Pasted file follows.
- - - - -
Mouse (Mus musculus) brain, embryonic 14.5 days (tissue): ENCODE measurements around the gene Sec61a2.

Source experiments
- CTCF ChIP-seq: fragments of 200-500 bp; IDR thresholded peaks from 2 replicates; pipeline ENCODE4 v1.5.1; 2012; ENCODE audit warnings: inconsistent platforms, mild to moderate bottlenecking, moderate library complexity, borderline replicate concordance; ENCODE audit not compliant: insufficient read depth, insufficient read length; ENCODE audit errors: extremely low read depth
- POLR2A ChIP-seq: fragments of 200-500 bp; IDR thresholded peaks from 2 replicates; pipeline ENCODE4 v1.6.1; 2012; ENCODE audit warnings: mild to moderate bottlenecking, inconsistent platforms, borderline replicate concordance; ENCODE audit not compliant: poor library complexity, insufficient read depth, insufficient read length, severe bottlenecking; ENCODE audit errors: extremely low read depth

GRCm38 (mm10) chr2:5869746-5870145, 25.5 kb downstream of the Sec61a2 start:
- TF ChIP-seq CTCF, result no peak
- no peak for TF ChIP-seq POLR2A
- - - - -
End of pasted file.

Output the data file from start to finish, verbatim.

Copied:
Mouse (Mus musculus) brain, embryonic 14.5 days (tissue): ENCODE measurements around the gene Sec61a2.

Source experiments
- CTCF ChIP-seq: fragments of 200-500 bp; IDR thresholded peaks from 2 replicates; pipeline ENCODE4 v1.5.1; 2012; ENCODE audit warnings: inconsistent platforms, mild to moderate bottlenecking, moderate library complexity, borderline replicate concordance; ENCODE audit not compliant: insufficient read depth, insufficient read length; ENCODE audit errors: extremely low read depth
- POLR2A ChIP-seq: fragments of 200-500 bp; IDR thresholded peaks from 2 replicates; pipeline ENCODE4 v1.6.1; 2012; ENCODE audit warnings: mild to moderate bottlenecking, inconsistent platforms, borderline replicate concordance; ENCODE audit not compliant: poor library complexity, insufficient read depth, insufficient read length, severe bottlenecking; ENCODE audit errors: extremely low read depth

GRCm38 (mm10) chr2:5869746-5870145, 25.5 kb downstream of the Sec61a2 start:
- TF ChIP-seq CTCF, result no peak
- no peak for TF ChIP-seq POLR2A